60 years ago: First ascent of Shishapangma

North side of Shishapangma
North side of Shishapangma

“A few steps more and we emerged on the very highest point of the mountain, a triangular ice-and-snow-covered piece of ground, about five square metres, commanding a panoramic view to the farthest horizon. A head wind hit us with full force.” This is how Hsu Ching (other spelling Xu Jing) , the leader of the Chinese expedition, described the moment exactly 60 years ago today when people first set foot on the summit of Shishapangma. It was 10.20 a.m. Beijing time on 2 May 1964 when the first of a total of ten climbers arrived at the highest point at 8,027 meters, reported Hsu.

This was the last of the 14 eight-thousanders to be climbed – 14 years after the first ascent of the first eight-thousander, Annapurna I, by the Frenchmen Maurice Herzog and Louis Lachenal. Shishapangma – translated as “crest above the grassy plains” – is the lowest eight-thousander and the only one that lies entirely on Chinese-Tibetan soil.

Tibet closed to foreigners at the time

The fact that the first ascent of the mountain took so long was due to the political circumstances. After China occupied Tibet in 1950, the region was closed to foreign climbers. The Chinese mountaineers initially turned to Mount Everest on behalf of the communist leadership. In 1960, the rulers in Beijing announced the first ascent of the Everest route via the Northeast Ridge by the two Chinese climbers Wang Fu-Chou and Chu Ying-Hua and the Tibetan Gongbu.

Wang was also part of the team that made the first ascent of Shishapangma. Expedition leader Hsu had joined the Everest team in 1960 too – as deputy leader.

Oxygen bottles “for the final assault”

It was a mammoth expedition that had come to Shishapangma with the aim of making the first ascent: 195 people – around 50 climbers as well as doctors, scientists and journalists who were to document the ascent for the state media. The Chinese built a truck track up to the base camp at around 5,000 meters. A small tent city was built there, with power supply, cinema tent, infirmary, radio and weather station.

Shishapangma, the only eight-thousander located entirely in Tibet

Eventually, the climbers brought tons of equipment up the mountain. They set up six high camps on the northeast side of the mountain, the penultimate one at 7,500 meters and the last one at around 7,700 meters. According to the expedition report, oxygen bottles were deposited in the two highest camps alongside food supplies, “for the final assault”, as it said.

Mao bust buried at the summit

The summit push by 13 climbers, who had been spared in advance, began on 25 April. Three climbers who had problems with the thin air stayed behind in the last camp on the summit day. Six Chinese and four Tibetans reached the highest point. On no other first ascent of an eight-thousander have so many people reached the summit. After taking photos and filming, the team led by expedition leader Hsu Ching buried a Chinese flag, a note with the date and names of the first climbers on the summit and a small bust of the Chinese ruler Mao Tse-tung in the snow.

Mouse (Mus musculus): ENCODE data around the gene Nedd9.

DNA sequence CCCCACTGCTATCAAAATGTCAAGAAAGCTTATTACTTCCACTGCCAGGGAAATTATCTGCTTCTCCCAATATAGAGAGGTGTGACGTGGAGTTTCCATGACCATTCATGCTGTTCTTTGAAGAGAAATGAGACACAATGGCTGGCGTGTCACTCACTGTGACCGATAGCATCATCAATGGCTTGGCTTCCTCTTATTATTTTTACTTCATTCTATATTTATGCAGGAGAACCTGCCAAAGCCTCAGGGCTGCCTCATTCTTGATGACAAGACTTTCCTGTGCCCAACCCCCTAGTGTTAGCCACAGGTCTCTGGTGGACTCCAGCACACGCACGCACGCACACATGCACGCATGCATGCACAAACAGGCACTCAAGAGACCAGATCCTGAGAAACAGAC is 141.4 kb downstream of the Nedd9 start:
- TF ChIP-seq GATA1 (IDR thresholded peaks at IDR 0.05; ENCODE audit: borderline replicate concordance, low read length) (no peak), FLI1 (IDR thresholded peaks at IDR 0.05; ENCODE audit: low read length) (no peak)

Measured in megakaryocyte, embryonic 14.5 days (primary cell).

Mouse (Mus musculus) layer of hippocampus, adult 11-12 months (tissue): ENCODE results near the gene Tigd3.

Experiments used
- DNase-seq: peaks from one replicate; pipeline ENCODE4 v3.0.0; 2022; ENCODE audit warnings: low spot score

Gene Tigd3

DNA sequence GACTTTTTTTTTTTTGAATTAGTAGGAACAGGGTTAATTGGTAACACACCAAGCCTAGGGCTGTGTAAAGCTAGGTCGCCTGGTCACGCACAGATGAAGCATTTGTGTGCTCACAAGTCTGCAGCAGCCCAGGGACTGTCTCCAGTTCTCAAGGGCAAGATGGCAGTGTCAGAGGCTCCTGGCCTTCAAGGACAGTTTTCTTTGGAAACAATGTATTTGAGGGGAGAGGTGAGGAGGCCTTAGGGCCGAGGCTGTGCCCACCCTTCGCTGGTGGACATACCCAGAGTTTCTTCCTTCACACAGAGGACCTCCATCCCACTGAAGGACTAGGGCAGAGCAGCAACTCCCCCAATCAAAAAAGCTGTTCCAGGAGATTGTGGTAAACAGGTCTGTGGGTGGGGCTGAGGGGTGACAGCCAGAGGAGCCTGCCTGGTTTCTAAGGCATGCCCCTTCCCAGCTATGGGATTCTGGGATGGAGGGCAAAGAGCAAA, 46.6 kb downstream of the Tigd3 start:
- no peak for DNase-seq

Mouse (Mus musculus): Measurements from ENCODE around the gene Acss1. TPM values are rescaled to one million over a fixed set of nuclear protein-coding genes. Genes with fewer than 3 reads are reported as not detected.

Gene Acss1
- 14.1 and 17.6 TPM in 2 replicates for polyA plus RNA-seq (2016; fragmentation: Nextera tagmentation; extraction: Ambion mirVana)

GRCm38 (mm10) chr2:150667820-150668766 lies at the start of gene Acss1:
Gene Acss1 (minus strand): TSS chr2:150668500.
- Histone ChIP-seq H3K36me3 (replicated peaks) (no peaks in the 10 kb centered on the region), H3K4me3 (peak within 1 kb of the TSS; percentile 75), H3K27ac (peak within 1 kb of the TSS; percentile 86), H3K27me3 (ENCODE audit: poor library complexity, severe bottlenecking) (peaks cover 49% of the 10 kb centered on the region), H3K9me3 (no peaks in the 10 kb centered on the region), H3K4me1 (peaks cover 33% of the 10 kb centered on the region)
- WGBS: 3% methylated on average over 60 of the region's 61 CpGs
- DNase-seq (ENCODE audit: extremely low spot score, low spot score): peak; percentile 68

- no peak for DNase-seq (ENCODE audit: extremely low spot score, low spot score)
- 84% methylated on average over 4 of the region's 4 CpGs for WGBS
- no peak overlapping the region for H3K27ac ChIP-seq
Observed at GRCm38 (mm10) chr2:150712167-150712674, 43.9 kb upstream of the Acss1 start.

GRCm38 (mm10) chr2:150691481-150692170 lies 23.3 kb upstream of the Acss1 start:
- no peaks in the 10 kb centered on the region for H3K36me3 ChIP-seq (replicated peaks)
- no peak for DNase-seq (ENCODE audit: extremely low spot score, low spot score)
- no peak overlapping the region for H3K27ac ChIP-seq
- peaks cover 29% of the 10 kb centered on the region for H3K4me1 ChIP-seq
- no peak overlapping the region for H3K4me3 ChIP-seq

Hardly any more permits

Only in 1979 was Shishapangma opened to foreign teams. Today, there are around 20 routes or variants on the mountain. However, most of the around 350 summit successes to date have been achieved via the route of the first climbers. In recent years, things have become quiet on the mountain. The Chinese-Tibetan authorities have only issued permits for Shishapangma very restrictively, if at all.

Last fall, they admitted several foreign teams. After the two US-Americans Gina Marie Rzucidlo and Anna Gutu and their Nepalese companions Tenjen Lama and Mingmar Sherpa died in two avalanches on the same day, they closed the mountain again, for safety reasons, it was said.

This spring – 60 years after the first ascent – permits for Shishapangma had also been promised. However, the authorities then announced that the mountain would once again remain closed to foreign teams.

Social media & sharing icons powered by UltimatelySocial

Notice: Undefined index: sfsi_riaIcon_order in /home/www/wordpress/wp-content/plugins/ultimate-social-media-icons/libs/controllers/sfsi_frontpopUp.php on line 165

Notice: Undefined index: sfsi_inhaIcon_order in /home/www/wordpress/wp-content/plugins/ultimate-social-media-icons/libs/controllers/sfsi_frontpopUp.php on line 166

Notice: Undefined index: sfsi_mastodonIcon_order in /home/www/wordpress/wp-content/plugins/ultimate-social-media-icons/libs/controllers/sfsi_frontpopUp.php on line 177

Notice: Undefined index: sfsi_mastodon_display in /home/www/wordpress/wp-content/plugins/ultimate-social-media-icons/libs/controllers/sfsi_frontpopUp.php on line 276

Notice: Undefined index: sfsi_snapchat_display in /home/www/wordpress/wp-content/plugins/ultimate-social-media-icons/libs/controllers/sfsi_frontpopUp.php on line 285

Notice: Undefined index: sfsi_reddit_display in /home/www/wordpress/wp-content/plugins/ultimate-social-media-icons/libs/controllers/sfsi_frontpopUp.php on line 282

Notice: Undefined index: sfsi_fbmessenger_display in /home/www/wordpress/wp-content/plugins/ultimate-social-media-icons/libs/controllers/sfsi_frontpopUp.php on line 279

Notice: Undefined index: sfsi_tiktok_display in /home/www/wordpress/wp-content/plugins/ultimate-social-media-icons/libs/controllers/sfsi_frontpopUp.php on line 273

Enjoy this blog? Please spread the word :)